The Costs of Trong’s Crusade Against Corruption in Vietnam

The Costs of Trong’s Crusade Against Corruption in Vietnam
Communist Party General Secretary Nguyen Phu Trong is sworn in as Vietnam’s president, Hanoi, Oct. 23, 2018 (Vietnam News Agency photo by Nguyen Phuong Hoa via AP).

At 76, Nguyen Phu Trong is a man in a hurry, intent on saving Vietnam's Communist Party from corruption, backsliding and irrelevance. The implications for Vietnam are considerable, since the party’s claim on a monopoly of political power largely rests on its presumed moral superiority.

Trong, a Marxist theoretician, is an unlikely leader. For decades, he toiled in obscurity, railing against party members’ loss of Marxist-Leninist virtue and decrying the erosion of the party’s revolutionary legitimacy. Then, three years ago, Trong orchestrated the dismissal of his bete noire, two-term Prime Minister Nguyen Tan Dung. Now he’s head of state as well as party chief, the most powerful Vietnamese leader in decades and the scourge of high officials who have combined with unscrupulous businessmen to rip off the state.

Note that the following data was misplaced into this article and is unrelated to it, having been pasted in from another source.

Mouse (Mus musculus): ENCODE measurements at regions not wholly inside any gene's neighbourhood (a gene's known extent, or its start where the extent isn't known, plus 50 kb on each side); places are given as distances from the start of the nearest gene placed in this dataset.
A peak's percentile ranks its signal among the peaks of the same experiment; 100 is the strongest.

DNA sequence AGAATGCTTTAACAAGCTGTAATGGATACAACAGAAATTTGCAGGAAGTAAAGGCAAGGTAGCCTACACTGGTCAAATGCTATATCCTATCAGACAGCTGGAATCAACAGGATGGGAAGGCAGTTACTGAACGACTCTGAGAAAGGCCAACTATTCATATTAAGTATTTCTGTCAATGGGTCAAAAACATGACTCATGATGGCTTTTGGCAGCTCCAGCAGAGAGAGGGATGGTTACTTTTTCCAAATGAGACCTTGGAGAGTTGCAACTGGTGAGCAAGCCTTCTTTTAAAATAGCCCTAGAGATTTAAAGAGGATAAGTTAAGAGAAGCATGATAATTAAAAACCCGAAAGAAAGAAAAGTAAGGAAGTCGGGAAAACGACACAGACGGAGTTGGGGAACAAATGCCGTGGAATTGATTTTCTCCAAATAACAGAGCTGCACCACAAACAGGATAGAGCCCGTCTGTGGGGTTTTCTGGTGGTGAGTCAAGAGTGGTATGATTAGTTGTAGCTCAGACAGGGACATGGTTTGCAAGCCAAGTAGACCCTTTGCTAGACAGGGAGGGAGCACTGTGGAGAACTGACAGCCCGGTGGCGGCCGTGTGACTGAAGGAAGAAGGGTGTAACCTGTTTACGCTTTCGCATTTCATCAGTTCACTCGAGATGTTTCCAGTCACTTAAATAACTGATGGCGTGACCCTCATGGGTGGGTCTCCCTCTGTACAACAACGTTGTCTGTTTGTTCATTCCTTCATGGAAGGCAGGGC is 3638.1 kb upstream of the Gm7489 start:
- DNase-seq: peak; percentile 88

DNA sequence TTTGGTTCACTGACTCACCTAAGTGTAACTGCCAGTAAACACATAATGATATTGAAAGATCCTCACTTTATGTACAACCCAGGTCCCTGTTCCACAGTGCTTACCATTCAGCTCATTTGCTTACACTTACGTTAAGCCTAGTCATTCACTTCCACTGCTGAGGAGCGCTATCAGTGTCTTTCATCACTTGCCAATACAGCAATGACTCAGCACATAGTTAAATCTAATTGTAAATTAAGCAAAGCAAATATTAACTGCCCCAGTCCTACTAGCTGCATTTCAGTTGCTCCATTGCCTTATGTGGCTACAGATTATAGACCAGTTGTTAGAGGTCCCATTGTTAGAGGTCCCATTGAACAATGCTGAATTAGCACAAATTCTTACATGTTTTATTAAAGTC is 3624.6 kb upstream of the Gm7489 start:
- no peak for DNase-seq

Yet on April 14, Trong fell ill during an inspection trip to a Mekong Delta province. The state-supervised media were allowed to report that he had been hospitalized, but not why. Posts to online media speculated about the destabilizing consequences of the untimely incapacity or death of the general secretary and state president. And then, exactly a month later, national television broadcast a clip of Trong leading a carefully scripted meeting with his chief lieutenants. As the prime minister, the chairwoman of the National Assembly, and Trong’s chief assistant, party executive secretary Tran Quoc Vuong, listened attentively, an apparently healthy Trong vowed to “continue the struggle against corruption and negativity with a resolute and steadfast spirit.”

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